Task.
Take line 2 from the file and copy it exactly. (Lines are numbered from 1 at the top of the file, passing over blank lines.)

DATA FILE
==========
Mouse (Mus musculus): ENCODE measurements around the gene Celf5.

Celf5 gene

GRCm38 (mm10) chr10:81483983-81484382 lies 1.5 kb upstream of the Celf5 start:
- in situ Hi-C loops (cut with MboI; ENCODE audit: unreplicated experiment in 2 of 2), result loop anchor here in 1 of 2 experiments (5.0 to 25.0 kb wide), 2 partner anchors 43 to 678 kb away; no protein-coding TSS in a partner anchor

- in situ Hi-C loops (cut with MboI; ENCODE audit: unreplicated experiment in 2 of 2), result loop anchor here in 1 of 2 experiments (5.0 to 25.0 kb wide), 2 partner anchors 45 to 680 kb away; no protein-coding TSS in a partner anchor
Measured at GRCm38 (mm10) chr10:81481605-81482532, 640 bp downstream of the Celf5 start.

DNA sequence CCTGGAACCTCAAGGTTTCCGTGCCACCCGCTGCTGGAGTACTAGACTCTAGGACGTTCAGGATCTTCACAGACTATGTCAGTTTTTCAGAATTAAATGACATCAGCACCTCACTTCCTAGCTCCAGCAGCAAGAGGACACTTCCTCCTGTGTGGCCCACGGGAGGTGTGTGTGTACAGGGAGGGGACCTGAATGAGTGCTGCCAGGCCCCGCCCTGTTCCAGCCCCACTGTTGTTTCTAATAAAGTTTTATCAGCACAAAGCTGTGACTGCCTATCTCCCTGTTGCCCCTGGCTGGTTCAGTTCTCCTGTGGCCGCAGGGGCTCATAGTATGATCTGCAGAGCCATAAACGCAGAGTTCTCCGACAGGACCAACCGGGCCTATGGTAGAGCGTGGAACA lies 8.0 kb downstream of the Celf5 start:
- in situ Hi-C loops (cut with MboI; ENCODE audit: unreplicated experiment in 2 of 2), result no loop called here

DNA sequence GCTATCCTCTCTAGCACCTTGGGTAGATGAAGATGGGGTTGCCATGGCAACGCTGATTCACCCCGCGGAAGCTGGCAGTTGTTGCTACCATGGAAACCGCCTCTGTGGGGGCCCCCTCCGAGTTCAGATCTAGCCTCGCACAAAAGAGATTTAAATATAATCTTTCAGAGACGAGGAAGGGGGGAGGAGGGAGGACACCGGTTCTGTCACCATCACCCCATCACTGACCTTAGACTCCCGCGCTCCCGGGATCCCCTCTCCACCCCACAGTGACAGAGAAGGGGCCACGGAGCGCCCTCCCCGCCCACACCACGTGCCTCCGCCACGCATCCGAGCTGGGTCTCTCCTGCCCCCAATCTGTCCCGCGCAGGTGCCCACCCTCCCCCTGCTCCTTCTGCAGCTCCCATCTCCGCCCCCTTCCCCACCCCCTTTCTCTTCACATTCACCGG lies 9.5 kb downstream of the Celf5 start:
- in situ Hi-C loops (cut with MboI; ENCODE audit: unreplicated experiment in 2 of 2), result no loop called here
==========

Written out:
Celf5 gene